No small beer: N.C. State Brewery teaches the process and the science of beer making

Date posted: August 8, 2013

Dr. John Sheppard, shown at the N.C. State Brewery in Schaub Hall, holds a glass of one of the microbrews made there.Natalie Hampton photoDr. John Sheppard, shown at the N.C. State Brewery in Schaub Hall, holds a glass of one of the microbrews made there.

A small brewery in the basement of Schaub Hall at N.C. State University is making a big name for itself on campus.

Dr. John Sheppard, professor in the Food, Bioprocessing and Nutrition Sciences Department, has been brewing beer since he came to the university seven years ago, and now the N.C. State Brewery provides various microbrews for events on campus through University Dining.

Students are also involved in the brewing, although Sheppard says most aren’t seeking a career in the brewing industry. But some student brewers have expressed interest in opening their own brewery one day.

Enthusiasm on campus for the beer has grown, just as the number of craft breweries in North Carolina has ballooned in recent years. The N.C. State Brewery provides beer for about 25 campus events per year, and in November alone, it provided beer for five events.

“We make the beer in small quantities, not high-volume production,” Sheppard said. “With proper time, ingredients and sanitary conditions, we make sure our beer is of the highest possible quality.”

Sheppard teaches biopharmaceutical production at N.C. State’s Biomanufacturing Training and Education program. In the FBNS Department, his research area is brewing, studying the yeast used in beer fermentation.

When Sheppard left McGill University in Montreal seven years ago, he was able to bring the brewing equipment with him to N.C. State. Schaub Hall features a variety of food processing equipment, including a commercial creamery where Howling Cow ice cream is made.

Sheppard would like to see the brewery in a room of its own, but for now, it shares space with other processing equipment. Beer kegs are stored in nearby refrigeration.

The list of N.C. State Brewery beers reads like a list from any good, local craft brewery.

The year-round brews include:

  • Pack Pilsner – A pale yellow/golden lager.
  • Chancellor’s Choice IPA (India Pale Ale) – Award-winning English IPA, a medium-bodied orange-colored ale.
  • Brickyard Red – Light amber (ale) accentuated with dark hues of red.
  • Ma Blonde Do’r (Golden Blonde) – A clean, medium-bodied beer.
  • Schaub Schwarzbier – Deep brown/black with ruby highlights.
The brewery provides microbrews for events on campus.

Natalie Hampton photo

The brewery provides microbrews for events on campus.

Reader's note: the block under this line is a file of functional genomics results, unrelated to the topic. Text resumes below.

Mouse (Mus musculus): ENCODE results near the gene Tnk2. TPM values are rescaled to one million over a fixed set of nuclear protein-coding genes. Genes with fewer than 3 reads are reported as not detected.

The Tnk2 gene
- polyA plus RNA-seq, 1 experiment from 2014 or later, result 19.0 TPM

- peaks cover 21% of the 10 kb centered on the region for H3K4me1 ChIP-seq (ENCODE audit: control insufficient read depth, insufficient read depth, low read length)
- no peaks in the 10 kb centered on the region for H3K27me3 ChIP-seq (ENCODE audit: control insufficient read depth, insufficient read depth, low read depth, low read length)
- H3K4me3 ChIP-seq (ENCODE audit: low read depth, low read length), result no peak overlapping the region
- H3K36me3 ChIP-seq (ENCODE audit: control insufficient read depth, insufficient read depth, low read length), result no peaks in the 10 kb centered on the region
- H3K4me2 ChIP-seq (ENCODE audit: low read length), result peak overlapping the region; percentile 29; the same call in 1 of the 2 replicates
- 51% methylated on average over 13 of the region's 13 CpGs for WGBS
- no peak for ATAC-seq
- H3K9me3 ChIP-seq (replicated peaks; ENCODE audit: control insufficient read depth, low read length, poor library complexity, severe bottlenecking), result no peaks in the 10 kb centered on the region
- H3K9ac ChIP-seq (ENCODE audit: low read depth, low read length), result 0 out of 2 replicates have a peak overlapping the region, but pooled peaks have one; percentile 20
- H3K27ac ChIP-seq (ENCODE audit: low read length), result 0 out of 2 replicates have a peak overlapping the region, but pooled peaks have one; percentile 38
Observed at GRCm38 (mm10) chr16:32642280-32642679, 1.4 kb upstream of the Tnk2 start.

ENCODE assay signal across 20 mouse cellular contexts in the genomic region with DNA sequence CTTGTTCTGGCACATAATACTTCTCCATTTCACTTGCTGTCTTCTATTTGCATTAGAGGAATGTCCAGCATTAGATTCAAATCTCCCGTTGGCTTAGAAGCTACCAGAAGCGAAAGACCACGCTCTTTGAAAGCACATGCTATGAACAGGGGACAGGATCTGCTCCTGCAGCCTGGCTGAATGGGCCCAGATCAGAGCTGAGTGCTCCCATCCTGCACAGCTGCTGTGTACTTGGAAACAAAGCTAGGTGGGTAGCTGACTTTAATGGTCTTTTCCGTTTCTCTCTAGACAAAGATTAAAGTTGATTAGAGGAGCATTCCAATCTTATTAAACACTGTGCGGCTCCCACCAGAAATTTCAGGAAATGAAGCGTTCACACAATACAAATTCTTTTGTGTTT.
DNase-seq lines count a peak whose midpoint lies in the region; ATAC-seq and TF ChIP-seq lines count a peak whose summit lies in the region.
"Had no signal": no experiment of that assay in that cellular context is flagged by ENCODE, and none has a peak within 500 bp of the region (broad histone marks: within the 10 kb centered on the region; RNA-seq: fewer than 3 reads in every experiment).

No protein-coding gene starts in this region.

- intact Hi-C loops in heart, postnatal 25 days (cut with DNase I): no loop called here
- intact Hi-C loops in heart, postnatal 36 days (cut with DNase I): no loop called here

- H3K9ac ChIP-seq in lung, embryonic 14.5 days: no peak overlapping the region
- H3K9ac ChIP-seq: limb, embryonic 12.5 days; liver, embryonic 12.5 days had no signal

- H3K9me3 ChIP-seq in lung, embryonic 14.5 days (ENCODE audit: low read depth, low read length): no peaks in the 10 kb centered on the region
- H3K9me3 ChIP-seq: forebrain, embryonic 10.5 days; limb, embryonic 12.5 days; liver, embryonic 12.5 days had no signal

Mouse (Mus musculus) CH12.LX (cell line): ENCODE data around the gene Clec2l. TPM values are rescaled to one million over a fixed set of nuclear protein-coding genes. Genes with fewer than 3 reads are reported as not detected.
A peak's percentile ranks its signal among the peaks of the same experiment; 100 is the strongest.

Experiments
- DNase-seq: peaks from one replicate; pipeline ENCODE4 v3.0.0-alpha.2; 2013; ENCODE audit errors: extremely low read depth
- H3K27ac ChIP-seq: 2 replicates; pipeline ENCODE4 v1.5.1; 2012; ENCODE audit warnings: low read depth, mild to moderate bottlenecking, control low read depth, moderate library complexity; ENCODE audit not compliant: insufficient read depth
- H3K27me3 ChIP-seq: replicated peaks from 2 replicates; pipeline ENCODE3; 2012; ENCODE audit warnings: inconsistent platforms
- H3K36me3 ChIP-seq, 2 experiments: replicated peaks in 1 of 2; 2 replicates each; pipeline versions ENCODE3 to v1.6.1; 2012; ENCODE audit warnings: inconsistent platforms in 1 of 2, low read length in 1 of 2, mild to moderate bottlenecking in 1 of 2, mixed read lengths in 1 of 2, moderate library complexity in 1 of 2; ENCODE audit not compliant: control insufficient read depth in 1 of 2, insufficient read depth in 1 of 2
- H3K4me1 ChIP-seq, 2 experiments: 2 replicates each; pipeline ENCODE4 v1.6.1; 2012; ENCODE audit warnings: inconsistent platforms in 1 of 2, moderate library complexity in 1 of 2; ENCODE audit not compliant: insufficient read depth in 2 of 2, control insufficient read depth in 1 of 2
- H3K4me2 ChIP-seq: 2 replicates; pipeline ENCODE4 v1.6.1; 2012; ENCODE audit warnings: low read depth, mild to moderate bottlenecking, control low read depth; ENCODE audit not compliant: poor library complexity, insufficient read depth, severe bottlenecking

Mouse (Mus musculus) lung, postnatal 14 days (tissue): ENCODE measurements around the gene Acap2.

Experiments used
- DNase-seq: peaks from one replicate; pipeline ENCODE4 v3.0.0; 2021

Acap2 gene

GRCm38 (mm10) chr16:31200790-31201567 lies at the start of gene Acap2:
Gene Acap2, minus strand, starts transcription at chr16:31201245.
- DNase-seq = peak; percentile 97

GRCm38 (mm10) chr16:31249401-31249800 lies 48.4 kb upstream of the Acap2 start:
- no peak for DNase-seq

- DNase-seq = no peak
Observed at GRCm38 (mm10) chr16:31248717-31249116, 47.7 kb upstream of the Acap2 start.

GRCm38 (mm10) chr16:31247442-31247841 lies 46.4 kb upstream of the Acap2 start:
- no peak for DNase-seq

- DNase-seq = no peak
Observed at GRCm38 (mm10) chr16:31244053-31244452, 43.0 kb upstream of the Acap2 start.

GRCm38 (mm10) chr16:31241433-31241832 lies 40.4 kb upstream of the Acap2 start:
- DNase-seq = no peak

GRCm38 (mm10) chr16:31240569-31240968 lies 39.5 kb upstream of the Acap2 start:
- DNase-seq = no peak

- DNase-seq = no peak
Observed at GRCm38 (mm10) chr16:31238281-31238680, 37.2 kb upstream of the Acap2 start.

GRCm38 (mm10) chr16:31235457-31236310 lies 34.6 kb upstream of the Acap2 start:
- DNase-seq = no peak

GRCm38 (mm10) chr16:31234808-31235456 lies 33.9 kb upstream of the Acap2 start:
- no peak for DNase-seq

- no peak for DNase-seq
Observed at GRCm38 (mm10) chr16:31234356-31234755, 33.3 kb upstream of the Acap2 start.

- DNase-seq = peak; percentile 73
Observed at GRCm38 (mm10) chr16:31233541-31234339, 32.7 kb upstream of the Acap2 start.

Last fall the Chancellor’s Choice IPA earned a blue ribbon in the N.C. Brewers Guild competition.
In addition, there are four seasonal beers: Wolf-toberfest (fall), Pullen Porter (winter), Graduator Maibock (spring) and Wolfpack Wheat (summer).

The crowd favorite among the beers has been Brickyard Red Ale, Sheppard said. At events, the beer is served by University Dining bartenders and comes in its own refrigerated kegerator with tap and carbon dioxide.

One day, the beer may be served on campus, perhaps at a taproom in the planned clubhouse for the Poole Golf Course on Centennial Campus.

Sheppard said his research into beer making focuses on yeast management to improve quality control in brewing. He and graduate students have presented papers on the topic at brewing conferences, most recently at the 2013 European Brewing Congress in Luxembourg.

The students who have worked in brewing with FBNS don’t see many career opportunities in the beer industry. “The difference is huge between commercial breweries and craft breweries,” Sheppard said.

Large breweries like to hire brew masters with advanced degrees and a lot of experience. But today’s modern breweries are very automated, meaning that brewers are pretty far removed from the traditional brewing process, Sheppard said.

Craft breweries are much more traditional; brew masters have to do everything in the brewing process and jobs are not as lucrative, he said.

“Students are more likely to end up in a related field where they can use their fermentation expertise. In most cases, they are overqualified for craft breweries,” he said.

Still the experience in brewing will help graduate students in other careers. “In brewing, they learn a lot about a variety of scientific disciplines so the experience is useful no matter what they end up doing.”

— Natalie Hampton

 

 

 

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